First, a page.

The island group, consisting of two atolls and about 27 coral islands, was stumbled upon by Captain William Keeling (1578-1620) of the East Indiaman Susanna. In 1609, he was returning to England from the East India Company’s trading post on Java.

Barents Sea

Posted to Maritime Musings (by Dennis Bryant) on June 21, 2013

The Barents Sea is named for the Dutch navigator, cartographer, and explorer Willem Barents, who mapped the area during expeditions in the late 1500’s. Historically, the Russians referred to it as the Sea of Murmans. It is located north of eastern Norway and western Russia.

Fracking could be the new future for some ports

Posted to Martin Rushmere (by Martin Rushmere) on April 28, 2013

Northwest and as the door on a coal terminal closes, another opens for hydraulic fracturing (fracking). Gray’s Harbor, normally associated with autos and breakbulk, is eyeing a huge bonanza in the form of crude-by-rail. The stuff will probably come from the fields…

LNG & Exports: What’s not to Like?

Posted to Global Maritime Analysis with Joseph Keefe (by Joseph Keefe) on January 30, 2013

I think it was oil major BP who opined recently that the United States could very easily be 97 percent energy independent by the year 2020. That sounds good to me. And, it turns out that getting to the Promised Land will be easier that you might think.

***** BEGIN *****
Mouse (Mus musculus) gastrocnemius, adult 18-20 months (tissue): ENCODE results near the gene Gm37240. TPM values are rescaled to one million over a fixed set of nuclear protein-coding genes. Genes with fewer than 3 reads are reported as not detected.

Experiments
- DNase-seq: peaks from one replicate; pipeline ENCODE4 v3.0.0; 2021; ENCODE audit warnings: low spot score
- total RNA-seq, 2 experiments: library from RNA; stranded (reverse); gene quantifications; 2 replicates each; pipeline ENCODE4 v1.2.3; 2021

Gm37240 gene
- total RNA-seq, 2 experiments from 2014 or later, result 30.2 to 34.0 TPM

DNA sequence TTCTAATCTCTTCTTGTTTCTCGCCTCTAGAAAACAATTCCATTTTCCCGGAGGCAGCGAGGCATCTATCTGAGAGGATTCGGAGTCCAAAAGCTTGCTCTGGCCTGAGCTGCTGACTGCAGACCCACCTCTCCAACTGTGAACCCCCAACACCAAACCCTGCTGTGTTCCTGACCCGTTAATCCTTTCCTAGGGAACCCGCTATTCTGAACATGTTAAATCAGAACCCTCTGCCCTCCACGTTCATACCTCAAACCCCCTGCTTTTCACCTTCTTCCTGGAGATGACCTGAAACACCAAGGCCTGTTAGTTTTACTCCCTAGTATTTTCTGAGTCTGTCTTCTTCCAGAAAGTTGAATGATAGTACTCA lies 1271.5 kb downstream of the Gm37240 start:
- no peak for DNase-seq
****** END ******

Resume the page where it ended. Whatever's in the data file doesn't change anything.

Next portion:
TAMP to lose its tariff fixing role

Posted to TAMP to lose its tariff fixing role (by Joseph Fonseca) on January 9, 2013

Facing all round flak the government has finally decided curtailing the tariff fixing function of the Tariff Authority for Major Ports (TAMP). This was one of the major decisions taken at the 14 Maritime States Development Council (MSDC) meeting of 8 January 2013. The Union Shipping Minister G.

Indian Navy and Coast Guard to the rescue of the Indian Administration?

Posted to Indian Navy and Coast Guard to the rescue of the Indian Administration? (by Joseph Fonseca) on July 16, 2012

The Government of India is mulling over the idea of handing over the statutory functions of the Indian Administration (Directorate General of Shipping) to the Indian Navy and the Coast Guard. As a beginning, the two agencies are likely to begin…

Abel Tasman

Posted to Maritime Musings (by Dennis Bryant) on May 4, 2012

Abel Tasman (1603-1659) was a Dutch merchant and explorer. He is credited with the European discovery of Australia and New Zealand. He joined the Dutch United East India Company (Verenigde Oostindische Compagnie - VOC) in 1633 and was promptly…
  • 1
  • 2